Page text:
Joel Roth and Sagi Shaked (J. Albert Diaz)
Case: Betty Botta v. Florida Power & Light
Case no: 502011CA012593XXXXMB
Filing date: Aug. 22, 2011
Trial dates: Dec. 10-16, 2013
Judge: Palm Beach Circuit Judge Joseph Marx
Plaintiffs attorneys: Sagi Shaked and Joel Roth, Shaked Law Firm, Miami, and Robert Solomon, Saban & Solomon, Plantation
Defense attorney: Eric Hoecker and David Austin, FPL Law Department, Juno Beach
Jury award: $1.35 million
Details: At dusk on March 7, 2011, an elderly couple, Charles and Betty Botta were driving home to Delray Beach from a visit with family in Boynton Beach. Charles Botta, who was driving their four-door sedan, entered a neighborhood during a power outage. Street lights and homes had gone dark.
A few minutes before, an FPL service truck had parked in the street, and the driver went into a backyard to inspect a transformer.
Charles was in the southbound lane of Southwest 18th Street in Boynton Beach when he rear-ended the parked service truck. The collision caused the passenger airbag to deploy. Betty Botta, 86 at the time, had her left arm below the elbow severed by the airbag.
The Bottas sued FPL for general negligence and negligent training. FPL did not make a pretrial settlement offer.
Plaintiffs case: The Bottas alleged the driver did not set up warning devices in the roadway as required by law. The driver also did not turn on the truck’s flashing, blinking or strobe lights. Charles Botta and an eyewitness testified the truck was lit by only its running lights, Shaked said.
The jury was told the truck occupied almost the entire width of the southbound lane on the two-lane road.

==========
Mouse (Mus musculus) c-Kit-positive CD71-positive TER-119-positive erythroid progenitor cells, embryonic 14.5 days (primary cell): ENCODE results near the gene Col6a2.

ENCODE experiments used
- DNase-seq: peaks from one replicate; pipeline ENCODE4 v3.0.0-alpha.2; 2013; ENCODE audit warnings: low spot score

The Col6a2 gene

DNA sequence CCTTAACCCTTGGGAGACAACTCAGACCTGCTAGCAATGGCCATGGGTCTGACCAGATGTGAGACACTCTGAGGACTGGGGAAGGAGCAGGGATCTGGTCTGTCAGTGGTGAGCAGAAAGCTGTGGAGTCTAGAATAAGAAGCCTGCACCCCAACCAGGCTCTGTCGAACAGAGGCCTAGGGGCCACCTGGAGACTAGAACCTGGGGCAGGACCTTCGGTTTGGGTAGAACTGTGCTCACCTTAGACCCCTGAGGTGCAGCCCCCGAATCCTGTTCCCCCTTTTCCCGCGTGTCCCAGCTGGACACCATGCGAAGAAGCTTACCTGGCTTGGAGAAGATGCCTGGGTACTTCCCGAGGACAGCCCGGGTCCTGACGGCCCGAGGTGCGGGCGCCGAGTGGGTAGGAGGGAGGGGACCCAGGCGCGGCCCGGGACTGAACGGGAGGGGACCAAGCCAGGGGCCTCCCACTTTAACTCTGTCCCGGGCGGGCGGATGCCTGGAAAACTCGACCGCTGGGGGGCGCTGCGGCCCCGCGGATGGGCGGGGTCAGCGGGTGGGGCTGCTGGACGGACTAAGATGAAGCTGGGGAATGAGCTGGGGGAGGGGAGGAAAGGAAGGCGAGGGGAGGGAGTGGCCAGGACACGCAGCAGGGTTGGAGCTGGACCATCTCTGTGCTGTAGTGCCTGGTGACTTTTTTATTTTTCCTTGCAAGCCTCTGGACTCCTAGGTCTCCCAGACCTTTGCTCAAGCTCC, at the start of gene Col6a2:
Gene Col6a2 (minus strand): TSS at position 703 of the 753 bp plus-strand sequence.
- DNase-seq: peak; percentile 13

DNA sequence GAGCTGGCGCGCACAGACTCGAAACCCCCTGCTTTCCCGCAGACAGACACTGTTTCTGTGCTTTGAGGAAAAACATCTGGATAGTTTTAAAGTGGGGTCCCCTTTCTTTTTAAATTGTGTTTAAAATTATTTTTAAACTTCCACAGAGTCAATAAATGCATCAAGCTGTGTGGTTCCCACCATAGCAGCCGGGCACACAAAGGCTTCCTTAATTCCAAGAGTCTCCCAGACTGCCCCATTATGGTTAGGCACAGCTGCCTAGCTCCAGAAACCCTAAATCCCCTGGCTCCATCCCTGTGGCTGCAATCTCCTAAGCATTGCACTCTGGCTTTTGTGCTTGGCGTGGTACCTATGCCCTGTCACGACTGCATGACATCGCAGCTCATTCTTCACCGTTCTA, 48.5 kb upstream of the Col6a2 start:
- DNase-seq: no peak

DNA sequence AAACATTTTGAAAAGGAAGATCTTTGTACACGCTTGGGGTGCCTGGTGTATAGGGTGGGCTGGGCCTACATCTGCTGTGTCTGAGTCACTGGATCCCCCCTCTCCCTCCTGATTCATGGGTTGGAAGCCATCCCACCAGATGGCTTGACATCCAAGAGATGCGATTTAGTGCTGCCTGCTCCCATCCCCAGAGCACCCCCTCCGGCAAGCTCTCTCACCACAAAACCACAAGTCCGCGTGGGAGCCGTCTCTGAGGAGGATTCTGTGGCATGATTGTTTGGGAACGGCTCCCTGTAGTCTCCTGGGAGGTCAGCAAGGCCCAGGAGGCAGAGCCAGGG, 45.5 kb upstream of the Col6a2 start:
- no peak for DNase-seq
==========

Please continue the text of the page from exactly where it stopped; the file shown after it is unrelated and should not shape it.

Bernard Gerstman, a biophysics professor at Florida International University, testified for the Bottas. Charles Botta, 87 at the time of the collision, suffers from macular degeneration. It was Gerstman’s task to explain how the environmental conditions could lead someone with ordinary eyesight to have an accident.
Gerstman “explained the dangers of not putting out the warning devices and how people respond to certain stimuli. He said a tail light doesn’t indicate if a vehicle is moving even if it’s flashing,” Shaked said.
Defense case: Austin said the truck had all of its lights activated including amber rotating strobe lights on top of the truck, white floodlights on each side of the cab, four-way flashing hazard lights and parking lights.
It was undisputed that no hazard warning devices were placed on the pavement.
FPL called Charles Botta’s ophthalmologist to testify he was legally blind in his left eye and had deteriorated vision in his right eye even with corrective lenses.
Calling Charles Botta “the one-eyed man” throughout the trial, the defense attorneys argued he simply failed to see what was there to be seen.
Richard Cabrera, the defense accident reconstructionist, testified there was no way to prevent the accident due to Botta’s poor vision. Even if warning devices had been in place, he said there still would have been an accident, and Botta should not have been driving.
Outcome: The jury found FPL 100 percent at fault and awarded Betty Botta $1 million for pain and suffering. Charles Botta was awarded $350,000 for loss of consortium. The plaintiffs did not seek other damages.
Comments: “Justice was served. I hope that FPL will follow federal and Florida law so nobody ever gets injured again because of FPL’s negligent acts,” Shaked said.
Post-verdict: Final judgment was entered Dec. 30. FPL filed a motion for new trial or remitittur. The Bottas have a pending motion to tax costs.